The UK’s second-largest mobile phone network, Vodafone, is still avoiding paying any tax at all in the UK. Despite making revenues of over £40 billion in the last tax year, the operator has avoided paying taxes which fund public services in this country. In fact, Vodafone recording profits of over £3 billion overall and made over £5 billion in revenues from UK customers. However, even though they paid their the tax bills they are legally obliged to in other countries up to a total of over £2.5 billion, not a single penny of tax was remitted to HMRC.
Vodafone join EE (the UK’s biggest mobile operator) in the hall of shame of tax-dodgers. Only last November we reported about how EE’s latest accounts show that it has not paid anything at all in corporation tax in the UK.
Apple is another technology company that has been strongly criticised in recent months over its UK tax arrangements. Political comedian Mark Thomas attended a flashmob protest this week at Apple’s Regent Street flagship store. Apple has been revealed to pay just 0.01% tax on a sales income of $74 billion. That’s roughly just one dollar for every $7400 earned. In contrast, a UK taxpayer earning the median income pays about 19% tax or one pound in every five earned. Apple gets away with this by funnelling its earnings through various subsidiaries in the Republic of Ireland.
This is the second year in a row that Vodafone have paid no tax at all. Their ethical record was already somewhat dubious after supporting now-toppled dictator Hosni Mubarak against mass public protests during the Arab Spring. However, the mobile network will find it hard to defend the fact they aren’t contributing any tax especially when the last 12 months have seen shareholders rubbing their hand following a 13% rise in the stock price and taking home almost £5 billion in dividends.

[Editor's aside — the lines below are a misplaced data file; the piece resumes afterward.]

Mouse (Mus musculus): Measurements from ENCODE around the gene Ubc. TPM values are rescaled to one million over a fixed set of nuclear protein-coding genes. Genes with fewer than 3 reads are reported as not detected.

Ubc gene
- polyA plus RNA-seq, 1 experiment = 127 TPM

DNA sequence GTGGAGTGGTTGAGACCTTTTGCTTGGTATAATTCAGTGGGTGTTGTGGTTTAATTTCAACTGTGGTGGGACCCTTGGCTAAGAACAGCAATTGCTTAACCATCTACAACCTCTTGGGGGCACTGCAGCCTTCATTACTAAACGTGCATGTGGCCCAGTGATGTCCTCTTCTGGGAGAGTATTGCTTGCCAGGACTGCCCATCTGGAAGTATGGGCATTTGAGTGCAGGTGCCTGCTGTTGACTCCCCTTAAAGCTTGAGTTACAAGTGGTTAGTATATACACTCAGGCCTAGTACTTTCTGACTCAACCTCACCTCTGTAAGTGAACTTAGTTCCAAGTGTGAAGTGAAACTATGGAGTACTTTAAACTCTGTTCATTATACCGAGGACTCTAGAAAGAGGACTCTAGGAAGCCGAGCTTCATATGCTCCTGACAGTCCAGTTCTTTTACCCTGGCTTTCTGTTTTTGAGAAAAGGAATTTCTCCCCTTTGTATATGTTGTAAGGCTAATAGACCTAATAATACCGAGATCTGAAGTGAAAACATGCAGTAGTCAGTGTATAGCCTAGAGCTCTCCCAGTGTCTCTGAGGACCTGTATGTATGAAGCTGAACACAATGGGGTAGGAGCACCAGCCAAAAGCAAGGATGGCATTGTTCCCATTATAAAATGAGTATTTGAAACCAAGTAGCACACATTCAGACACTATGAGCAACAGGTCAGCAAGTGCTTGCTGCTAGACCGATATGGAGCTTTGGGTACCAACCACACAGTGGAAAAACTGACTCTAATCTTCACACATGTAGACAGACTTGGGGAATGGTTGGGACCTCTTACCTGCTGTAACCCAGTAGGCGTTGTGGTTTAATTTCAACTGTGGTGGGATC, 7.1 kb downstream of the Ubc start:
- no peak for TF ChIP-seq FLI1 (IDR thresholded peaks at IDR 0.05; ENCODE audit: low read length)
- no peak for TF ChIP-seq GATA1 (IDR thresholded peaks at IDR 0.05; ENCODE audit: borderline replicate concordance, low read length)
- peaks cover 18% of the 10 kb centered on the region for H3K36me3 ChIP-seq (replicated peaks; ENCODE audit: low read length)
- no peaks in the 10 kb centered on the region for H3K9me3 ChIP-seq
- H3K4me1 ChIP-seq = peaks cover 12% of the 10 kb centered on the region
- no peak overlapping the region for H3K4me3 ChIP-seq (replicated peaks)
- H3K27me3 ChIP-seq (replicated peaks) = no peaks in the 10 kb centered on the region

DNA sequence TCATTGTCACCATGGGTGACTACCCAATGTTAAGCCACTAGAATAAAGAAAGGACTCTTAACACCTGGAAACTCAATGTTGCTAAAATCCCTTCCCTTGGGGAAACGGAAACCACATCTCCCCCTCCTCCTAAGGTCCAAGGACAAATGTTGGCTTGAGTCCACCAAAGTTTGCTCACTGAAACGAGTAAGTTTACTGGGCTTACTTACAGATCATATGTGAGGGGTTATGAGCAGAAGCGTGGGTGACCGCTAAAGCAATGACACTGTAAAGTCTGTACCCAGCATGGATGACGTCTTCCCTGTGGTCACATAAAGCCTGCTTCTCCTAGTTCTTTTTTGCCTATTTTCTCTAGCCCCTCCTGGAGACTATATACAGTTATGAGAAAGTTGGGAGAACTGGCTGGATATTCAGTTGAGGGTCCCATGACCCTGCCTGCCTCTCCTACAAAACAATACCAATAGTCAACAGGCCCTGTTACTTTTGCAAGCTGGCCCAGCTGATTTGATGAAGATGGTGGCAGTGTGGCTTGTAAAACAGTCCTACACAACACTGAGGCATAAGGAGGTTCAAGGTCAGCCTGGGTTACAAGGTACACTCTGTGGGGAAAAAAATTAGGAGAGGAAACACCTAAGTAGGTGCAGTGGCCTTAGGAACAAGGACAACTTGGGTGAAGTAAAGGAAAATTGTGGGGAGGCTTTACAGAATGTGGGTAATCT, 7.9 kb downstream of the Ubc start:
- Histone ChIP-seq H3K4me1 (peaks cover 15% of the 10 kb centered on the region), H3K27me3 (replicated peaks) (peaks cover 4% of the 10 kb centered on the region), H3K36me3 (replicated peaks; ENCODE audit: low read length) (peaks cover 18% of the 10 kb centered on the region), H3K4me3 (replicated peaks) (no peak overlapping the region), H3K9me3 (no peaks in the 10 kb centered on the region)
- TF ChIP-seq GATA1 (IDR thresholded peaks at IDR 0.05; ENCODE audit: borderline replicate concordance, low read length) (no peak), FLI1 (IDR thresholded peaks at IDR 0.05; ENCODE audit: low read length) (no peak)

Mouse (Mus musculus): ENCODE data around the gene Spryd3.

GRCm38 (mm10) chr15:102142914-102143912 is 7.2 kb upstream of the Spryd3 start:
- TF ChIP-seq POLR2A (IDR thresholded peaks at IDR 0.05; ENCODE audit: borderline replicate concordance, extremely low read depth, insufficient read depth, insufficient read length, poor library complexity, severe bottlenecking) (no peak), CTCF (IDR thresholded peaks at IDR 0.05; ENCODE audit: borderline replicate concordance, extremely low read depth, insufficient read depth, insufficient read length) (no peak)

What Vodafone is doing is technically legal as it is writing off its spendings on 4G upgrades and interest payments which attract huge tax breaks. However, despite them not paying any tax, their CEO Vittorio Colao took home over £10 million last year.
The fact that UK citizens are being ripped off by a massively profitable global conglomerate is particularly important now they are suffering under George Osborne’s austerity measures. Vodafone is effectively being being subsidised by taxpayers via the coalition Government. About 14,000 Vodafone staff work in the UK out of a total workforce of around 90,000. And although Vodafone was let off £6 billion in tax last year and didn’t pay anything again this year, Osborne is slashing the UK’s welfare budget by £4 billion.
What’s your take on this? Should a company as profitable as Vodafone be allowed to pay no tax at all in the UK? How come they have to pay tax in other countries but not here? And what do you think should be done to crackdown on corporate tactics like these?